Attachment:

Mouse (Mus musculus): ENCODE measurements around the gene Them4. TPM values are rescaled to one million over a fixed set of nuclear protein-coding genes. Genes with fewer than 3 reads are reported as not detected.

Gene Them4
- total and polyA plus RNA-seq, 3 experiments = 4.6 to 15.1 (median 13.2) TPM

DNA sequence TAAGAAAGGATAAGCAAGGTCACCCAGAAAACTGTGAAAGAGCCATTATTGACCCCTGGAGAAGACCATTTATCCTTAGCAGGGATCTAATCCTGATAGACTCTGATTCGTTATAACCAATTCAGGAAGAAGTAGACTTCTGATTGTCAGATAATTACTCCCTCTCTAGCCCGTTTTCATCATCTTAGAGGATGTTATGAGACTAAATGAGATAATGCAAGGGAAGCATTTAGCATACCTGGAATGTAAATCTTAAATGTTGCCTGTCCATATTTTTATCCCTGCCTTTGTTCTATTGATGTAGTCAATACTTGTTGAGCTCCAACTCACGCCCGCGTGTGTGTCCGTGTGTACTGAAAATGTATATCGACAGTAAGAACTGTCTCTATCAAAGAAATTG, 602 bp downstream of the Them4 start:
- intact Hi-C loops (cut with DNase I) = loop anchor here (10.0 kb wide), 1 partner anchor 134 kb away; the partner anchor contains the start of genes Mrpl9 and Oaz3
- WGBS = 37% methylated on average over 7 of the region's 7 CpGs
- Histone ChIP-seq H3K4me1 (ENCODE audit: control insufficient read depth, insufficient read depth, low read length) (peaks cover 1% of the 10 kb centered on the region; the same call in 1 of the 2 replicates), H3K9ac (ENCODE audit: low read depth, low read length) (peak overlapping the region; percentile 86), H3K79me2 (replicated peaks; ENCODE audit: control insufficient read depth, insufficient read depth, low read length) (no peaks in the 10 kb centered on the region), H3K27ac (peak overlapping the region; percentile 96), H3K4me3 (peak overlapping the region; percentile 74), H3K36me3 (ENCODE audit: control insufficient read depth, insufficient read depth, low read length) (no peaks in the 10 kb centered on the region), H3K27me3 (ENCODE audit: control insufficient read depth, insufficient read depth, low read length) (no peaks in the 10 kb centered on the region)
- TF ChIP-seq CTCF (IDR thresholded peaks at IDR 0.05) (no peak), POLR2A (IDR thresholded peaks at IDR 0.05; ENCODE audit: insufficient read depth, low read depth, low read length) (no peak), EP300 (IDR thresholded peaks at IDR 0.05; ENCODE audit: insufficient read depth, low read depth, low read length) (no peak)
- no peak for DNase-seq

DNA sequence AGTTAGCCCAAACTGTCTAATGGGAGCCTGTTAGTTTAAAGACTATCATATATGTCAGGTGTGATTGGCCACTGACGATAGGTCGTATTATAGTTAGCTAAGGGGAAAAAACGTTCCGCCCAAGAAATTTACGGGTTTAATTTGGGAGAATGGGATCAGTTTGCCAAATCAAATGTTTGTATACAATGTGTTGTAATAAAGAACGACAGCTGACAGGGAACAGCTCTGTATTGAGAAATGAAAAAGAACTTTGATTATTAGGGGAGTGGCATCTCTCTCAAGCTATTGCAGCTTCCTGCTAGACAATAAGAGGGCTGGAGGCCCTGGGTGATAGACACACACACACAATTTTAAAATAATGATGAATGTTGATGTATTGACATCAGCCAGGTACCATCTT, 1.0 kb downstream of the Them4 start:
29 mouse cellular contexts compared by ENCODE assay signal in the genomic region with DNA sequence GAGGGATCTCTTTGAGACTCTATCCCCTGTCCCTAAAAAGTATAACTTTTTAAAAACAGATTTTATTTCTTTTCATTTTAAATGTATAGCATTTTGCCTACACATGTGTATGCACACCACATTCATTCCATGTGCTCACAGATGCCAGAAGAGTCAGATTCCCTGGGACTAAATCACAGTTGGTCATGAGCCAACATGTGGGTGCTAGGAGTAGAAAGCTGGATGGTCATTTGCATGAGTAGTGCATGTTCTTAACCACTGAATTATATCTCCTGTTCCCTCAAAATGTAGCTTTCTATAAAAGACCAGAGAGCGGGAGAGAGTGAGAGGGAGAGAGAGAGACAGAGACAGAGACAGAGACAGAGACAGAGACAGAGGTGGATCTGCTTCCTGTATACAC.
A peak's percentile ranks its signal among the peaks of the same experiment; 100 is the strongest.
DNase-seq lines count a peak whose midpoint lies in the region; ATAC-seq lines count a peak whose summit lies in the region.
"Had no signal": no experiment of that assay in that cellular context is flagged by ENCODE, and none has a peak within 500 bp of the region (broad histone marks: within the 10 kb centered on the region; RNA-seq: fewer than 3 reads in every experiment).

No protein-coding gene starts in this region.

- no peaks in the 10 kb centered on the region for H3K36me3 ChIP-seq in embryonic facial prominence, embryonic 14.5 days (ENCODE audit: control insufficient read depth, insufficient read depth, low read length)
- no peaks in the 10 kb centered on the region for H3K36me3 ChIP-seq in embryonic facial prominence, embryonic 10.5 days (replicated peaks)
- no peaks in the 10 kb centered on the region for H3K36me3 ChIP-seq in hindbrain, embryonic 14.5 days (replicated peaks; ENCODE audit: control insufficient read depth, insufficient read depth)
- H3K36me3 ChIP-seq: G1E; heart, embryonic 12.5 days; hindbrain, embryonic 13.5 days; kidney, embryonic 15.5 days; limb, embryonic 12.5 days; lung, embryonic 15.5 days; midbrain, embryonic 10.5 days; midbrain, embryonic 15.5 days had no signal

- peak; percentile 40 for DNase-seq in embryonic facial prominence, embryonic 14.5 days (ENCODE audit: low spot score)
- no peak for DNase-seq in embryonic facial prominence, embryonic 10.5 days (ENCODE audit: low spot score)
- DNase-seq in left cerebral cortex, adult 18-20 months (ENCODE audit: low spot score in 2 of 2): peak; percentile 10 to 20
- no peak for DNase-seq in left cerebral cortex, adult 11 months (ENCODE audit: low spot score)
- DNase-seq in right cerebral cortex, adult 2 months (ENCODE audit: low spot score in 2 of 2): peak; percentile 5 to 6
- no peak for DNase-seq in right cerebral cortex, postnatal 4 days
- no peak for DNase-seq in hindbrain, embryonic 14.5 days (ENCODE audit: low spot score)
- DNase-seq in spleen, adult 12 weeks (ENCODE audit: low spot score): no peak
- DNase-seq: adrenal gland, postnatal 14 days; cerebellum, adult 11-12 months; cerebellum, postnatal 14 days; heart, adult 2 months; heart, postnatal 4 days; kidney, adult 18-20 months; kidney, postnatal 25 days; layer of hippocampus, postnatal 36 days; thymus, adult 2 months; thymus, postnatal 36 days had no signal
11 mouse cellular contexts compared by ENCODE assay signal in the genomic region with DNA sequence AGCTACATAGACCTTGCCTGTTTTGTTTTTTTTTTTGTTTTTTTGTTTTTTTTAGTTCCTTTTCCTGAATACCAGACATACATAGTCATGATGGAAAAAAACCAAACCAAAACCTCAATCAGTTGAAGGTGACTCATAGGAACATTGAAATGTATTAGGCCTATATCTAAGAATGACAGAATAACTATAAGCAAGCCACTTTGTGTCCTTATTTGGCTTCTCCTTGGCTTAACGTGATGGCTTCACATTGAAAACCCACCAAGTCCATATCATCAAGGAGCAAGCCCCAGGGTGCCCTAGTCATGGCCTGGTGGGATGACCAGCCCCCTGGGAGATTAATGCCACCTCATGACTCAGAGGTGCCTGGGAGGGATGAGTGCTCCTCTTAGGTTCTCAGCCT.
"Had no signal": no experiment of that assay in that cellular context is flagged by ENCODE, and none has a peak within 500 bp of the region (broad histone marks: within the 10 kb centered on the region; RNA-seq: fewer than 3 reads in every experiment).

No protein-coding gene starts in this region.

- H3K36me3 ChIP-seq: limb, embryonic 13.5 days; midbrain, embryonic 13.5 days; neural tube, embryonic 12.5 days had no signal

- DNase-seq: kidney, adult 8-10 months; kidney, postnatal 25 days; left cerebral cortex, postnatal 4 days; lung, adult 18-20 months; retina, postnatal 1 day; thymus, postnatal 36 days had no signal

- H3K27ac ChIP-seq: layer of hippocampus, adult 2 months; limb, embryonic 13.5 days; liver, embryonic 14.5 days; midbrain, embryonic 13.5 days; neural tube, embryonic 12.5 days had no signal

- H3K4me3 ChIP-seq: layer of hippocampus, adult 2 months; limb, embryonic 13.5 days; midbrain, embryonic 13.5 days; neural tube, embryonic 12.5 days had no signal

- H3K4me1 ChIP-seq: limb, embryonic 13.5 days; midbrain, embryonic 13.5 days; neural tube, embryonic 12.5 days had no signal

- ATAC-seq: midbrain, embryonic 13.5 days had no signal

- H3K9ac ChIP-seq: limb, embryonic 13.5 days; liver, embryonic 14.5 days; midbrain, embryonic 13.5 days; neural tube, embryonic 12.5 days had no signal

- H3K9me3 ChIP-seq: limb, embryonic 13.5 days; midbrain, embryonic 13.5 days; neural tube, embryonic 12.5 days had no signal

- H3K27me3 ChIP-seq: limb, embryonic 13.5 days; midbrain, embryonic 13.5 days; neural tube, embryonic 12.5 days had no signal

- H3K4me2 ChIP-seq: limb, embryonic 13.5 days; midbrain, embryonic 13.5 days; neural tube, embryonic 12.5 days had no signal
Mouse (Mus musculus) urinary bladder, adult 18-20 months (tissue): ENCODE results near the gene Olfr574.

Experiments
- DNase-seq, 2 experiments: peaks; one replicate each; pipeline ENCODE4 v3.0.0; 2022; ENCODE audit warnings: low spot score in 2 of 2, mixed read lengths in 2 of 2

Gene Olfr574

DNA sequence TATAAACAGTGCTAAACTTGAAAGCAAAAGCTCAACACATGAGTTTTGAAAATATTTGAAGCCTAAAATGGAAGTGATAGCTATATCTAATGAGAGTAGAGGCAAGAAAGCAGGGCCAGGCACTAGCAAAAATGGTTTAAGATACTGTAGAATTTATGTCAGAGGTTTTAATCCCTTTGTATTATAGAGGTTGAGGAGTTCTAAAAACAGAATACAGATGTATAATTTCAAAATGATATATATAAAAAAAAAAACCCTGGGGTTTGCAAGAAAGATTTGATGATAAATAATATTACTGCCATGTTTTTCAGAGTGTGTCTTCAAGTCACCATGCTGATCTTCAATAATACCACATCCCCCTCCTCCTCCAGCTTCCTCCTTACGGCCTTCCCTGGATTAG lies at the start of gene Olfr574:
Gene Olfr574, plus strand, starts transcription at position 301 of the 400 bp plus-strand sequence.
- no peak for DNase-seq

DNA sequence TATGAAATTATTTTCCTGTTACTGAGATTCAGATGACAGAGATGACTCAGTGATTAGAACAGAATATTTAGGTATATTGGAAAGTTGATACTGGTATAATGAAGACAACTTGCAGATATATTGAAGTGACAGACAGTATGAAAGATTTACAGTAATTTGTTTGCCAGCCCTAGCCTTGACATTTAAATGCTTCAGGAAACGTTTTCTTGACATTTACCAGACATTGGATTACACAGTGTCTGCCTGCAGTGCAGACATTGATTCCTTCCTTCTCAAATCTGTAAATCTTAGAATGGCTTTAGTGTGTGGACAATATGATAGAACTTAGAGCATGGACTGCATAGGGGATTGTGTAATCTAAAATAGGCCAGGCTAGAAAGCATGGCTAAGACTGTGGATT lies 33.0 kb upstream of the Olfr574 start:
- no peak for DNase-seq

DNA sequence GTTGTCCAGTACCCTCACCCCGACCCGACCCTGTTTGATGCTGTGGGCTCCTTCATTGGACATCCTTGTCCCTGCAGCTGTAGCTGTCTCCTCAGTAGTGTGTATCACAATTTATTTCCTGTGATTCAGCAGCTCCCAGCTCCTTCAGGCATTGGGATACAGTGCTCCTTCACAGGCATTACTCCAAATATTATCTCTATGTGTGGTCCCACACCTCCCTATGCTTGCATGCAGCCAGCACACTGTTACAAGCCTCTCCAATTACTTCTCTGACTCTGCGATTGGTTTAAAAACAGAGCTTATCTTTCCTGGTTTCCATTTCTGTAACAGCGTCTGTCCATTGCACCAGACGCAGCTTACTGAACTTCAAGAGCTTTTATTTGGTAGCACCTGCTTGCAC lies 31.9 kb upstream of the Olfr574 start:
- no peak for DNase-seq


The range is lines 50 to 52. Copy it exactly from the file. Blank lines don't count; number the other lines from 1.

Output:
- no peak for DNase-seq

DNA sequence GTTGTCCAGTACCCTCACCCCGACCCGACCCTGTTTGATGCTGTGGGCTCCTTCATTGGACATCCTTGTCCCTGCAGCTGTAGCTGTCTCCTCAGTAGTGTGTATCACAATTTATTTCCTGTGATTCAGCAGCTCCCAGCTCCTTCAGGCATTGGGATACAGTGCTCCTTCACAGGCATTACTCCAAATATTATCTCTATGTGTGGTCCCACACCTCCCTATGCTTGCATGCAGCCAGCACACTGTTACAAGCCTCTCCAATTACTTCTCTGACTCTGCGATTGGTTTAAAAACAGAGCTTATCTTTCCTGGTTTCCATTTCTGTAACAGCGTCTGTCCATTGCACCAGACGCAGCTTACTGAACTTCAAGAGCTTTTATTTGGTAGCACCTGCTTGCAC lies 31.9 kb upstream of the Olfr574 start:
- no peak for DNase-seq